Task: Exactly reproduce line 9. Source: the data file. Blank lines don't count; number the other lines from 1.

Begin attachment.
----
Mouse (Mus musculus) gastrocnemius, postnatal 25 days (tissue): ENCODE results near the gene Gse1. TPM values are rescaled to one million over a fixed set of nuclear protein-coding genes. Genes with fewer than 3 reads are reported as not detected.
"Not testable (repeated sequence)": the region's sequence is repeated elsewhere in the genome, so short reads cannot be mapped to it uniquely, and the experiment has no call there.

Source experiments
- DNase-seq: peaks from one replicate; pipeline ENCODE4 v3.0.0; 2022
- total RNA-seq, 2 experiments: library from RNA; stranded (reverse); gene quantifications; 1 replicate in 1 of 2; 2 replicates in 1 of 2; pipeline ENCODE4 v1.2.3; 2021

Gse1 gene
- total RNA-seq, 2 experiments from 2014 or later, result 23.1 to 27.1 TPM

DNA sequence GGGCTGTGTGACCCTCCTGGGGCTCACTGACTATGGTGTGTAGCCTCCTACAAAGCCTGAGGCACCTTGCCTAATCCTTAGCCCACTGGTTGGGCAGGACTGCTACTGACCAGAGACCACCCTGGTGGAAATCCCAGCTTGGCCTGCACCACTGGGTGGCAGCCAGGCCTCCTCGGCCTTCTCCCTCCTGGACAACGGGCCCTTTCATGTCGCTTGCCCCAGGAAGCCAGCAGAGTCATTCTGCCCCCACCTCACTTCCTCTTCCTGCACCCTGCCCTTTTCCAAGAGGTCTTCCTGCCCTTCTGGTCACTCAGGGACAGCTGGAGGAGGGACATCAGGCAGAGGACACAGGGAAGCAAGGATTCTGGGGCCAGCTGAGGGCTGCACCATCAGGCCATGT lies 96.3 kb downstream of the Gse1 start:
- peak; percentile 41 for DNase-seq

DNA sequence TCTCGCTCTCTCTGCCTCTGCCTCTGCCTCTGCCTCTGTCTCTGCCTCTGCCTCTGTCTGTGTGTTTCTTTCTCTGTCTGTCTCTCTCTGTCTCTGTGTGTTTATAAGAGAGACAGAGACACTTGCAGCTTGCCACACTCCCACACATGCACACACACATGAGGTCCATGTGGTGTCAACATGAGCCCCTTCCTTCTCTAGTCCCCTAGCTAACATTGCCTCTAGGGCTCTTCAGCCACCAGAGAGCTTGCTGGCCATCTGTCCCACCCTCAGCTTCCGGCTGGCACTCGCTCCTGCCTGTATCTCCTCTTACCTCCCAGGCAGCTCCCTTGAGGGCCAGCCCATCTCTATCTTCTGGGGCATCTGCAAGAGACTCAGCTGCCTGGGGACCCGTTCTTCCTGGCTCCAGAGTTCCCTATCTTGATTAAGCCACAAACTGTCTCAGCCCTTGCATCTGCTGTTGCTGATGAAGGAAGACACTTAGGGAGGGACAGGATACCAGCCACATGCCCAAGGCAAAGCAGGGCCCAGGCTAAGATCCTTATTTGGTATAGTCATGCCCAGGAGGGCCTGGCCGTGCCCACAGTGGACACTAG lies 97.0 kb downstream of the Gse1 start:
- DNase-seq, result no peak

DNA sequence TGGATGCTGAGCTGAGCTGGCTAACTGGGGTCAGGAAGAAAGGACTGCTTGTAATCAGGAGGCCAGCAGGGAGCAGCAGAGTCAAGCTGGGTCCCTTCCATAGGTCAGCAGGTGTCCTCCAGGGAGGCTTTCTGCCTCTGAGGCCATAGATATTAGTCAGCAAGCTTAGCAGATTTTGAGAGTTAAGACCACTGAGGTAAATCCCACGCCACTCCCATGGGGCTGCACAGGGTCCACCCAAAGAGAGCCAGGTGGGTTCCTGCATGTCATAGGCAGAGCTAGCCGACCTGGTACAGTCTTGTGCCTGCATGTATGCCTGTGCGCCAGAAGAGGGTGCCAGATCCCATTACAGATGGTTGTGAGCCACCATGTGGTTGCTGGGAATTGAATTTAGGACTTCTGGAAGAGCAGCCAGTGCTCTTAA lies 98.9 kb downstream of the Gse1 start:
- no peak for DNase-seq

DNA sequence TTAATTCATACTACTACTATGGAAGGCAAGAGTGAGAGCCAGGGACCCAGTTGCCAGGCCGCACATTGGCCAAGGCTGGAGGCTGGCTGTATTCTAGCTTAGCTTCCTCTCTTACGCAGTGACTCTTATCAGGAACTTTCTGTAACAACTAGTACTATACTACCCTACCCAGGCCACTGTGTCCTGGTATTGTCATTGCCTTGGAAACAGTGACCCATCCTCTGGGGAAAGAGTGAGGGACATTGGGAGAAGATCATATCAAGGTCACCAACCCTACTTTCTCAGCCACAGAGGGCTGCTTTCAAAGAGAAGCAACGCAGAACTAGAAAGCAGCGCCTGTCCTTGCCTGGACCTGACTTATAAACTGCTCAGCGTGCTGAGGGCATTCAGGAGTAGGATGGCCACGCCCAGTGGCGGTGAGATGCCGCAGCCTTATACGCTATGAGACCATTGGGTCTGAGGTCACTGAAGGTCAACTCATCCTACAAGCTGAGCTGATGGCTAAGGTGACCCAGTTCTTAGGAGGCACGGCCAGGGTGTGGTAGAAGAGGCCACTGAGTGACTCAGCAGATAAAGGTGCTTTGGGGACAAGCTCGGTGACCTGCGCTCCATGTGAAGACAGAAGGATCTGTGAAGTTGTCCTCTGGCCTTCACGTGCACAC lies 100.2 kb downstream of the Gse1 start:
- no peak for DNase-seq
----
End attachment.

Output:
- peak; percentile 41 for DNase-seq